This story is one reason Trump’s love for Big Beautiful Coal should give you pause.
few years ago, I went to a place called Kingston in Tennessee to report out a story about the aftermath of a massive coal-ash spill that nearly took out the entire town. The story never came together, but I’ll never forget the one guy who told me that, when the dam holding back the coal-ash let go, he woke up and looked out his front window. “I saw trees marching by the front of my house,” he said. At the time, the massive pile of debris was still there; earth-moving equipment was scattered all over the sides of the pile like so many toy trucks.
I went back there during the 2016 presidential campaign and saw that the recovery was almost complete. There was grass growing where once there was merely a massive mountain of sludge and debris. This week, however, we heard about the human cost of that recovery, and once again about how cheap human lives are compared to a bottom line. From the Knoxville News:
A jury in U.S. District Court spent five hours deliberating before returning a verdict Wednesday in favor of the hundreds of blue-collar laborers who say they were sickened during the clean-up of the nation’s largest coal ash spill. More than 30 workers who cleaned up the December 2008 spill at the Tennessee Valley Authority Kingston Fossil Fuel Power Plant in Roane County are dead, and more than 250 are sick or dying. They sued Jacobs Engineering, a global contractor TVA put in charge of cleaning up its mess and keeping workers safe. TVA ratepayers paid the firm more than $64 million. Jurors deciding the first phase of the workers’ toxic tort lawsuit in Chief U.S. District Judge Tom Varlan’s courtroom heard three weeks of testimony before returning its verdict.
This means the workers, or their surviving heirs, can now sue the engineering company for taking $64 million from the state while not implementing even the most rudimentary safety standards for its workforce.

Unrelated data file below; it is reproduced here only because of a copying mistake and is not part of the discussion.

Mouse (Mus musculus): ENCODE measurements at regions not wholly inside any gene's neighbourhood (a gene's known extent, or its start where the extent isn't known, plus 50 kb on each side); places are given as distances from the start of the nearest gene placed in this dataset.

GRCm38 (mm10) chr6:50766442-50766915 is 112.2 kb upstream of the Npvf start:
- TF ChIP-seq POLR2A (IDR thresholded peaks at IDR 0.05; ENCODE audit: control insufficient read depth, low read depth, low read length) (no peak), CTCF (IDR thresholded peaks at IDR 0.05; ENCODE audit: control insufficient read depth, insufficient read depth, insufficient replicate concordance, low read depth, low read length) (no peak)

Coal ash, a by-product of burning coal to produce electricity, is filled with a concentrated stew of toxins, including arsenic, radioactive material, mercury and lead. TVA makes millions each year from selling it for industrial uses, including mixing it in concrete. When a dike at the Kingston plant gave way just before Christmas 2008, smothering 300 acres of land in the Swan Pond community, construction workers from East Tennessee and across the nation responded–without any protection or training. Not only was the spill the nation’s worst but the clean-up itself represented the country’s largest worker exposure to coal ash.
Beautiful clean coal!
Testimony showed Jacobs began watering down both safety testing procedures and worker safety rules as soon as the EPA allowed the TVA to put the firm–which has a long history of worker safety lawsuits and even criminal charges–in charge of the Kingston site. The workers were–falsely–assured coal ash exposure was safe and were misled about its dangers, testimony showed.
As many grew sick while working more than 60 hours weekly unprotected, Jacobs’ safety managers, including Tom Bock and Chris Eich, continued to insist coal ash exposure was not the cause. Testimony showed Bock ordered dust masks kept on site for the workers destroyed and refused to provide them any protective gear. Jacobs refused an EPA directive to provide the workers showers and changing rooms and instead provided them a cat litter box filled with ash-contaminated water to clean up.
Jacobs also was accused in the case of manipulating exposure level testing–watering down monitors and sampling on rainy days that dampened the level of coal ash dust in the air–and tampering with test samples–dumping ash from the monitor filters before sending them off to a laboratory. Jacobs’ lead attorney, Jim Sanders, left the courtroom Wednesday without comment. TVA has refused to discuss the case.
The news organization found evidence showing the EPA wanted the workers protected with respirators and Tyvek suits, but both TVA and Jacobs pressured the agency into allowing the laborers to work without protection. The news organization is currently investigating what happened to video footage that would have revealed the conditions in which the laborers toiled. Jacobs representative Jack Howard has testified TVA has the footage, but a letter obtained by USA TODAY NETWORK-Tennessee last week revealed TVA “no longer has” it. TVA won’t say why.
Right now, the Supreme Court has scheduled itself to hear a case regarding whether coal ash spillover into groundwater is covered by the 1972 Clean Water Act. (I am not optimistic.) Given the fact that resuscitating the dying coal industry is one of this administration’s primary fantasies, we’re all going to be hearing more about coal ash over the next couple of years, but Kingston remains the ultimate nightmare in which environmental disaster and corporate recklessness and deceit cooperate in sweeping away lives and property like trees marching ahead of a toxic flood.